Embrace The Gap In Your Past

Five Strategies to Seek Comfort, Encouragement and Guidance from Family History

The Thrive Global Community welcomes voices from many spheres on our open platform. We publish pieces as written by outside contributors with a wide range of opinions, which don’t necessarily reflect our own. Community stories are not commissioned by our editorial team and must meet our guidelines prior to being published.

Childhood curiosity got me interested in exploring family history. I was intrigued that my father’s family has been in America since the late 1690s. It was exciting to learn I descend from survivors of both the Revolutionary and Civil Wars. Father proudly boasted about his lineage and I pleased him by asking lots of questions. He had photo albums and family trees.

On the other hand, I irritated my mother by my fascination with her heritage. Her parents were immigrants to America in the 1890s. Grandmother came from Russia and grandfather from Germany. There were few heirlooms or photos. My eagerness to dig into the past was emotional. What happened to our family during the Holocaust?  I discovered there were family mysteries and I wanted to solve them. The strategies I used will help you too.

Identify your family truths

What facts do you already know about your ancestors? There are clues that surround you.  The color of your eyes and hair, your parent’s hobbies, the family photos on the walls or buried in boxes, birth and marriage certificates, and the stories you’ve heard from childhood.  Take note of what is known, write it down and treat them as treasures.

Uncover the mysterious gaps in family lore

Your last name sounds German yet you’ve been told that your grandparents came from Spain. Family history detectives are individuals who question the stories and seek facts. They look for more information rather than rely on assumptions or rumors. A misspelled name in a census record or an overlooked signature on the back of a photograph can change history.

Ask challenging questions

Everyone has a paper trail. Researching your past is easy if you start with strategy number one. Use existing clues. Prior to computers, family fact searching was daunting.  While information has always been around, there is now an avalanche of data available online. The facts can bring guidance to answering unsolved family questions and mysteries.

Move beyond the computer

Genealogy is a popular and satisfying hobby. There is a psychological component why some individuals feel passionate and others don’t care. The gap in one’s past may be rooted in a trauma, an embarrassment or a curiosity. The opportunity to travel and visit a country of origin can be exciting, satisfying and life changing. The idea of walking into the past offers insight into family beliefs and behaviors. There is comfort in these discoveries.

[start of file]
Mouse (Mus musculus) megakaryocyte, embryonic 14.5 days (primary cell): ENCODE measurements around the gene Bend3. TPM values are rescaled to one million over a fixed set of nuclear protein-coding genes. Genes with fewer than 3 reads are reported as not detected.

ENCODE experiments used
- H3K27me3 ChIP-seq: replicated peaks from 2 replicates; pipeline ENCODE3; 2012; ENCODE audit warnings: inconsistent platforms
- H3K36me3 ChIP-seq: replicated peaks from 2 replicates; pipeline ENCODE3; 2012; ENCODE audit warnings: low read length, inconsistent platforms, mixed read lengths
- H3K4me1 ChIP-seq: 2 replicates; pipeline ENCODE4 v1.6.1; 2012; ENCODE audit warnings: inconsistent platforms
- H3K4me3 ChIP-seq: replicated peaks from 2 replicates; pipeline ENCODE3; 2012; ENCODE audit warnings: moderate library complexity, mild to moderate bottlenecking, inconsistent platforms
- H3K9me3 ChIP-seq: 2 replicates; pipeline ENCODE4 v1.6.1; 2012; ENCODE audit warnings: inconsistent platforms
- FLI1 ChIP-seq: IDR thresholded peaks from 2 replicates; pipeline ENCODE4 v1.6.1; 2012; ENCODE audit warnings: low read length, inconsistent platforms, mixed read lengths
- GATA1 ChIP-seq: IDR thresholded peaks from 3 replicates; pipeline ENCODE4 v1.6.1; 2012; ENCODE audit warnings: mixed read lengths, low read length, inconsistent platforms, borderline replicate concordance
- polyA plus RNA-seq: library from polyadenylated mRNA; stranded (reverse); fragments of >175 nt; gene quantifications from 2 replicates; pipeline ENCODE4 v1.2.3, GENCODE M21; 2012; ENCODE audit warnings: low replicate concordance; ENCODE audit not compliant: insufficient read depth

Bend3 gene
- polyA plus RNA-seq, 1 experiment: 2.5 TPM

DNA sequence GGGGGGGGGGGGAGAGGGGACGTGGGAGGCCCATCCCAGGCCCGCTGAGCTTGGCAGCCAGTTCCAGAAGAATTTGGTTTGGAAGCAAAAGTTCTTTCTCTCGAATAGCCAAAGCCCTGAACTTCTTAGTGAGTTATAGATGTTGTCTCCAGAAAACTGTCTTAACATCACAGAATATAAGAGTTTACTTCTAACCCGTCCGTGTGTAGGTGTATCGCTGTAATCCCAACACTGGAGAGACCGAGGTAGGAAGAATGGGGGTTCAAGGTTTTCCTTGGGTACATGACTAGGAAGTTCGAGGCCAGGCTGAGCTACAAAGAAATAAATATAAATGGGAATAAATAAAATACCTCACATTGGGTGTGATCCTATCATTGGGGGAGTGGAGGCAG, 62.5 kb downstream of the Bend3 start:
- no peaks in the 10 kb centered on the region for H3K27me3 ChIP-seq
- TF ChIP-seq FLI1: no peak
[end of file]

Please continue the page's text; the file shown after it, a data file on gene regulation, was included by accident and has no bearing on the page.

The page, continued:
Seek out the experts

Encouragement from others is both validating and important in your family history search. Before I enrolled in genealogy courses, I hired professionals to do research. It was money well spent. The first skill I learned was to document family stories through interviews.  Although my mother was reluctant, I captured her voice on audio tape. Now that she is no longer alive, It provides a comfort to hear her laughing as she describes her childhood home and experiences.

Our family mystery was derived from a set of six small black and white photos with fancy German handwriting on the back. They puzzled and inspired me. One had the date of 1938 and the word Palestine. Another identified my grandfather’s brother as a Cantor in Berlin. Who were these people and what happened to them?

This gap in my knowledge of my past upset me. I embraced the challenge to find their fate.  What emerged has been life affirming. I have discovered living relatives who now embrace me. My family history gap has been closed, and a wound healed.

Share your comments below. Please read our commenting guidelines before posting. If you have a concern about a comment, report it here.

You might also like...


We’ve Been Here Before: A Daughter of Holocaust Survivors Weighs in on the Border Crisis

by Debrah Lee Charatan

10 Ways to Take a Family Vacation Down Memory Lane

by Anna M. Clark
Get mindful and cope ahead before you leave your home.

“We often need to adjust our attachments to an outcome to feel better,” with Emily Roberts.

by A.N. Gibson

Sign up for the Thrive Global newsletter

Will be used in accordance with our privacy policy.

Thrive Global
People look for retreats for themselves, in the country, by the coast, or in the hills . . . There is nowhere that a person can find a more peaceful and trouble-free retreat than in his own mind. . . . So constantly give yourself this retreat, and renew yourself.


We use cookies on our site to give you the best experience possible. By continuing to browse the site, you agree to this use. For more information on how we use cookies, see our Privacy Policy.